Acinetobacter baumannii is a healthcare-associated pathogen with high rates of carbapenem resistance. Colistin is now routinely used for treatment of infections by this pathogen. However, colistin use has been associated with development of resistance to this agent.To elucidate the phylogenomics of colistin-susceptible and -resistant A. baumannii strain pairs from a cohort of hospitalized patients at a tertiary medical centre in the USA.WGS data from 21 pairs of colistin-susceptible and -resistant, XDR clinical strains were obtained and compared using phylogeny of aligned genome sequences, assessment of pairwise SNP differences and gene content.Fourteen patients had colistin-resistant strains that were highly genetically related…

Read More »

Sunday, September 22, 2019

Antibiotic-resistant indicator bacteria in irrigation water: High prevalence of extended-spectrum beta-lactamase (ESBL)-producing Escherichia coli.

Irrigation water is a major source of fresh produce contamination with undesired microorganisms including antibiotic-resistant bacteria (ARB), and contaminated fresh produce can transfer ARB to the consumer especially when consumed raw. Nevertheless, no legal guidelines exist so far regulating quality of irrigation water with respect to ARB. We therefore examined irrigation water from major vegetable growing areas for occurrence of antibiotic-resistant indicator bacteria Escherichia coli and Enterococcus spp., including extended-spectrum ß-lactamase (ESBL)-producing E. coli and vancomycin-resistant Enterococcus spp. Occurrence of ARB strains was compared to total numbers of the respective species. We categorized water samples according to total numbers and…

Read More »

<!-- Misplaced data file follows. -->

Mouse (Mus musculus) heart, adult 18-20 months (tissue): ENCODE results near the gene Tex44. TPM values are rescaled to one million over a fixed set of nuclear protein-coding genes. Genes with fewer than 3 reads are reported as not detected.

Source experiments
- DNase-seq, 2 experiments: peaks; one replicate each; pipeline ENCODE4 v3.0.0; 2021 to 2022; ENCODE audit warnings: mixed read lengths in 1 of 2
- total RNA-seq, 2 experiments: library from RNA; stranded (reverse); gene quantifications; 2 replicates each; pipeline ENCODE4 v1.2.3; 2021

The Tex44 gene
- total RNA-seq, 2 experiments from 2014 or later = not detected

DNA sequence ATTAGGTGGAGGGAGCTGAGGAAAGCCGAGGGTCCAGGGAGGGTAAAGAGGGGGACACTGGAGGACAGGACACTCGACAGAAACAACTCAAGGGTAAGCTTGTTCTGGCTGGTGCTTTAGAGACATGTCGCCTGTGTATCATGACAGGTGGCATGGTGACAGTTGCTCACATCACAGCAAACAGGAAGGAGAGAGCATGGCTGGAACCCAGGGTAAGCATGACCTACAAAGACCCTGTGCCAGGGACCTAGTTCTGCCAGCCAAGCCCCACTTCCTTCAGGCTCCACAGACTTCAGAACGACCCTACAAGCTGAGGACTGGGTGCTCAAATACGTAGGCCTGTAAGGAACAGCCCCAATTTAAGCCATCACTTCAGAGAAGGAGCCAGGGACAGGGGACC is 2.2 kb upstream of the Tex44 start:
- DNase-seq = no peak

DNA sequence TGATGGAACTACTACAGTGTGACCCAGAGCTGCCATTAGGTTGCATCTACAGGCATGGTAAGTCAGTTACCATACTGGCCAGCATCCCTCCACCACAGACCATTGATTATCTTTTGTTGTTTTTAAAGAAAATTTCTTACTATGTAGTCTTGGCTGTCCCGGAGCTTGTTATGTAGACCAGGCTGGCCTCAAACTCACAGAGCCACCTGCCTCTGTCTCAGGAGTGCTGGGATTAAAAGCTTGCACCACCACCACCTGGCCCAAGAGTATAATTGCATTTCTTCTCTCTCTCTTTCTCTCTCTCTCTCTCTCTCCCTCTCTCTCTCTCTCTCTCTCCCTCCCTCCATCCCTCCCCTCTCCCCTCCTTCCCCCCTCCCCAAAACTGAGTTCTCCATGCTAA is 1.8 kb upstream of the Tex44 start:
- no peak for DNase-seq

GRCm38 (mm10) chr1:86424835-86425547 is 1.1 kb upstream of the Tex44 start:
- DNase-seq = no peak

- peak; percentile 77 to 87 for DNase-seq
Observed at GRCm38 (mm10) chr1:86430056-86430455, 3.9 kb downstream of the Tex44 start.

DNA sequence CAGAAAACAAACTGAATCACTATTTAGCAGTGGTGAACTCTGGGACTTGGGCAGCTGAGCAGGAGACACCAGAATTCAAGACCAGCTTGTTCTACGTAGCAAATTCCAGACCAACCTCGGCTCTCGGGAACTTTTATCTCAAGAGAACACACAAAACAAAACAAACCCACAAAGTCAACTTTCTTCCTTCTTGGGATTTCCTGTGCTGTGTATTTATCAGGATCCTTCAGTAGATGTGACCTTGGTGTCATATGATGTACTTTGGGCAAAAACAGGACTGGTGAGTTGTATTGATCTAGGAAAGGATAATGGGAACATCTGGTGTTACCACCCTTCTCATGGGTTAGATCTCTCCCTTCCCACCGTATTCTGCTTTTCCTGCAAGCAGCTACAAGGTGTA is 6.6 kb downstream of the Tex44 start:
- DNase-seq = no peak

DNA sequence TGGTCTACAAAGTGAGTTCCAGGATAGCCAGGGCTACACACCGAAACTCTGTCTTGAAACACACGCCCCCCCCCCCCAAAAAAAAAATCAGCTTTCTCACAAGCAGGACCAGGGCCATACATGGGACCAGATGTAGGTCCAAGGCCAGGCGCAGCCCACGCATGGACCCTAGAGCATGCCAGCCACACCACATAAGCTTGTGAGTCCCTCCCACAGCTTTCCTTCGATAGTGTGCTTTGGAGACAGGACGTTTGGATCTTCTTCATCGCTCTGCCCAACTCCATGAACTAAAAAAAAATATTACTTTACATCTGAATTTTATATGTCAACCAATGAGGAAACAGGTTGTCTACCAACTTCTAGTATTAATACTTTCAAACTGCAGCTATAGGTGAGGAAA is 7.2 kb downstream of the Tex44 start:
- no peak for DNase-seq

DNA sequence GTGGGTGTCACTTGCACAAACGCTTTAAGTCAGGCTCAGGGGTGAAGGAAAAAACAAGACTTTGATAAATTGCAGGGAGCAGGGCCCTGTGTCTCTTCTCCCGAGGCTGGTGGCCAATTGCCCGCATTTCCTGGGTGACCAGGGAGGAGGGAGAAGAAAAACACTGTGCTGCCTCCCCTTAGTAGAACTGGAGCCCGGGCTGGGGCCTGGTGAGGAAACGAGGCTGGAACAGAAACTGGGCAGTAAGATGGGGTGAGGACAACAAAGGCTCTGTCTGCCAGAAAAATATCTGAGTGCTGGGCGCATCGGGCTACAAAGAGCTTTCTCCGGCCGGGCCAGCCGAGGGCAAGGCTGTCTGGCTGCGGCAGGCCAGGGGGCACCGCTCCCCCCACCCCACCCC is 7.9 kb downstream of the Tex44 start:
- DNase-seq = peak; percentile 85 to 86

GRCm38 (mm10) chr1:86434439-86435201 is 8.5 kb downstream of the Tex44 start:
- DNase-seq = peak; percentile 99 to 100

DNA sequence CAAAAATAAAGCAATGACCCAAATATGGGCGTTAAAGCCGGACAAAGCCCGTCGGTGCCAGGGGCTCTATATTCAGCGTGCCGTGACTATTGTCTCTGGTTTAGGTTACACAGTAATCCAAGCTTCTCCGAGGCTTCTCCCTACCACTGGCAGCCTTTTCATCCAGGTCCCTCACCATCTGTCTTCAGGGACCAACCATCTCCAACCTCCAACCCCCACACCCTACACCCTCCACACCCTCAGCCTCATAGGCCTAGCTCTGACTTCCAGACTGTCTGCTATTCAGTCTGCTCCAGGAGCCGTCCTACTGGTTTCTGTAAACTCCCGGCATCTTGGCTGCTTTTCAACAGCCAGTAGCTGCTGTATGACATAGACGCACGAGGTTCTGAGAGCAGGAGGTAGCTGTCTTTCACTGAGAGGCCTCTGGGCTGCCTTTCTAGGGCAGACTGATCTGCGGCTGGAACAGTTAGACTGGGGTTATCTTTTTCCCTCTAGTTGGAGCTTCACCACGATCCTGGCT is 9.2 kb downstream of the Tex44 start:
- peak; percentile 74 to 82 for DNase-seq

Sunday, September 22, 2019

Genomic analysis of consecutive Acinetobacter baumannii strains from a single patient.

Acinetobacter baumannii is one of the most important nosocomial pathogens, and thus it is required to investigate how it disseminate in hospitals and infect patients. We performed whole genome sequencing for 24 A. baumannii strains isolated successively from the blood of a single patient to evaluate whether repeated infections were due to re-infection or relapse infection and to investigate within-host evolution. The whole genome of the first strain, BL1, was sequenced de novo using the PacBio RSII system. BL2-BL24, were sequenced with an Illumina Hiseq4000 and mapped to the genome sequences of BL1. We identified 42 single-nucleotide variations among the…

Read More »

Sunday, September 22, 2019

The enterococcus cassette chromosome, a genomic variation enabler in enterococci.

Enterococcus faecium has a highly variable genome prone to recombination and horizontal gene transfer. Here, we have identified a novel genetic island with an insertion locus and mobilization genes similar to those of staphylococcus cassette chromosome elements SCCmec This novel element termed the enterococcus cassette chromosome (ECC) element was located in the 3′ region of rlmH and encoded large serine recombinases ccrAB similar to SCCmec Horizontal transfer of an ECC element termed ECC::cat containing a knock-in cat chloramphenicol resistance determinant occurred in the presence of a conjugative reppLG1 plasmid. We determined the ECC::cat insertion site in the 3′ region of…

Read More »

Sunday, September 22, 2019

Complete genome sequence of blaIMP-6-positive Metakosakonia sp. MRY16-398 isolate from the ascites of a diverticulitis patient.

A novel species of carbapenemase-producing Enterobacteriaceae (CPE) was isolated from a patient diagnosed with sigmoid colon diverticulitis. At first, laboratory testing suggested it was Klebsiella oxytoca or Pantoea sp.; however, a complete genome sequence of the isolate, MRY16-398, revealed that it could be novel species, most similar to [Kluyvera] intestini, of which taxonomic nomenclature is still under discussion. Orthologous conserved gene analysis among 42 related bacterial strains indicated that MRY16-398 was classified as the newly proposed genus Metakosakonia. Further, MRY16-398 was found to harbor the blaIMP-6 gene-positive class 1 integron (In722) in plasmid pMRY16-398_2 (IncN replicon, 47.4 kb in size).…

Read More »

Sunday, September 22, 2019